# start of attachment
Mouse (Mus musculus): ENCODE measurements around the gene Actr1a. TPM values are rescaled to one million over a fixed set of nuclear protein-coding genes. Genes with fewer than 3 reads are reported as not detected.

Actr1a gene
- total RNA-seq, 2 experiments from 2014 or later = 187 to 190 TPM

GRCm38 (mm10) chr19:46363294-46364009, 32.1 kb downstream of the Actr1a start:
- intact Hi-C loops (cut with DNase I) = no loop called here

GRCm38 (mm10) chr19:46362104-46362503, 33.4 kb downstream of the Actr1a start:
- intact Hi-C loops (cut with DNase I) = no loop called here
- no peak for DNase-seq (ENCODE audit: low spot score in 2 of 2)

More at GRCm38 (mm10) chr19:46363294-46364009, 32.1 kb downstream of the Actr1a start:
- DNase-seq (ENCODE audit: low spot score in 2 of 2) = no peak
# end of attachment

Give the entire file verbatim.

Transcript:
Mouse (Mus musculus): ENCODE measurements around the gene Actr1a. TPM values are rescaled to one million over a fixed set of nuclear protein-coding genes. Genes with fewer than 3 reads are reported as not detected.

Actr1a gene
- total RNA-seq, 2 experiments from 2014 or later = 187 to 190 TPM

GRCm38 (mm10) chr19:46363294-46364009, 32.1 kb downstream of the Actr1a start:
- intact Hi-C loops (cut with DNase I) = no loop called here

GRCm38 (mm10) chr19:46362104-46362503, 33.4 kb downstream of the Actr1a start:
- intact Hi-C loops (cut with DNase I) = no loop called here
- no peak for DNase-seq (ENCODE audit: low spot score in 2 of 2)

More at GRCm38 (mm10) chr19:46363294-46364009, 32.1 kb downstream of the Actr1a start:
- DNase-seq (ENCODE audit: low spot score in 2 of 2) = no peak